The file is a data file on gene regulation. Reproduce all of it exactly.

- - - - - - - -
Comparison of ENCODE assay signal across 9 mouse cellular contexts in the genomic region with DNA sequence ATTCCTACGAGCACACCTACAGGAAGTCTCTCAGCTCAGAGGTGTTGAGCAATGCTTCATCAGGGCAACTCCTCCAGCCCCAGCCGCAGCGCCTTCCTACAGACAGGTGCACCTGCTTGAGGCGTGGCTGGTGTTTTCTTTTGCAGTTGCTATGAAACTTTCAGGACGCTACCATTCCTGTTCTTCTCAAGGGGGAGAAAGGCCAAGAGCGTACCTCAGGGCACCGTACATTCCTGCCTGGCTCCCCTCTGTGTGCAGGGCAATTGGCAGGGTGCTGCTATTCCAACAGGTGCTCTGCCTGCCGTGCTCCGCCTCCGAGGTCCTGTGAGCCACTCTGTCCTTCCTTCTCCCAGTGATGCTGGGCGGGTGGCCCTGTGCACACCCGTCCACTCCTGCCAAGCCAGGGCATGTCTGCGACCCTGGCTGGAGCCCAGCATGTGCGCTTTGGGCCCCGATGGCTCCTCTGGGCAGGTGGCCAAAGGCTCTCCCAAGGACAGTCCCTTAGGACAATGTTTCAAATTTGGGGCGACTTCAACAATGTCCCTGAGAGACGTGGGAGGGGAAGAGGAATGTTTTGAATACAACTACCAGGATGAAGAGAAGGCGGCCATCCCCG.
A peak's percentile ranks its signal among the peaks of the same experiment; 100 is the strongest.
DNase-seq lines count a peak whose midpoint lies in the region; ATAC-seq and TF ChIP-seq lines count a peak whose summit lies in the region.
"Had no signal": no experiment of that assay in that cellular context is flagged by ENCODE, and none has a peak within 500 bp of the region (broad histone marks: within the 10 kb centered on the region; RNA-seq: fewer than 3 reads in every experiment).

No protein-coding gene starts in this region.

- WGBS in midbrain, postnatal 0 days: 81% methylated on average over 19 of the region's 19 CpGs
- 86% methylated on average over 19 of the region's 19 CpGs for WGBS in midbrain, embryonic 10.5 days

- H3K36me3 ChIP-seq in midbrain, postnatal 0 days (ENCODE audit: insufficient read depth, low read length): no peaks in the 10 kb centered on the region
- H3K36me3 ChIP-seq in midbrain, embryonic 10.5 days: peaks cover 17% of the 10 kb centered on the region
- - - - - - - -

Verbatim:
Comparison of ENCODE assay signal across 9 mouse cellular contexts in the genomic region with DNA sequence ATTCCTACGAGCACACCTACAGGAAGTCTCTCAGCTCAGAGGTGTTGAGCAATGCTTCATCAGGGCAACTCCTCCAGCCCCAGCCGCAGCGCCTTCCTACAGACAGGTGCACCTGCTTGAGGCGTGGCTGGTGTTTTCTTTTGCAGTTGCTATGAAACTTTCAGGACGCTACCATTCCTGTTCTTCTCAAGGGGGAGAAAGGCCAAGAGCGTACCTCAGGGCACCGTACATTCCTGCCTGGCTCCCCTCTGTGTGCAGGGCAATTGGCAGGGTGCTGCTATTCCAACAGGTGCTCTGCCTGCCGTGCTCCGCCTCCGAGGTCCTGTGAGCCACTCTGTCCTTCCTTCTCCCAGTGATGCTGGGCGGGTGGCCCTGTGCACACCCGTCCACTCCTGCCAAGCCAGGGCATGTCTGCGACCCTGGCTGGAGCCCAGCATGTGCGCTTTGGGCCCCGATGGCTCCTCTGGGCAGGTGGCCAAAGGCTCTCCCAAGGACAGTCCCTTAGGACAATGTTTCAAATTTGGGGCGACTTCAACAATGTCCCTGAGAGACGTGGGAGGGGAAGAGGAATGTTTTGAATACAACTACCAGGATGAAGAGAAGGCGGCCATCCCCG.
A peak's percentile ranks its signal among the peaks of the same experiment; 100 is the strongest.
DNase-seq lines count a peak whose midpoint lies in the region; ATAC-seq and TF ChIP-seq lines count a peak whose summit lies in the region.
"Had no signal": no experiment of that assay in that cellular context is flagged by ENCODE, and none has a peak within 500 bp of the region (broad histone marks: within the 10 kb centered on the region; RNA-seq: fewer than 3 reads in every experiment).

No protein-coding gene starts in this region.

- WGBS in midbrain, postnatal 0 days: 81% methylated on average over 19 of the region's 19 CpGs
- 86% methylated on average over 19 of the region's 19 CpGs for WGBS in midbrain, embryonic 10.5 days

- H3K36me3 ChIP-seq in midbrain, postnatal 0 days (ENCODE audit: insufficient read depth, low read length): no peaks in the 10 kb centered on the region
- H3K36me3 ChIP-seq in midbrain, embryonic 10.5 days: peaks cover 17% of the 10 kb centered on the region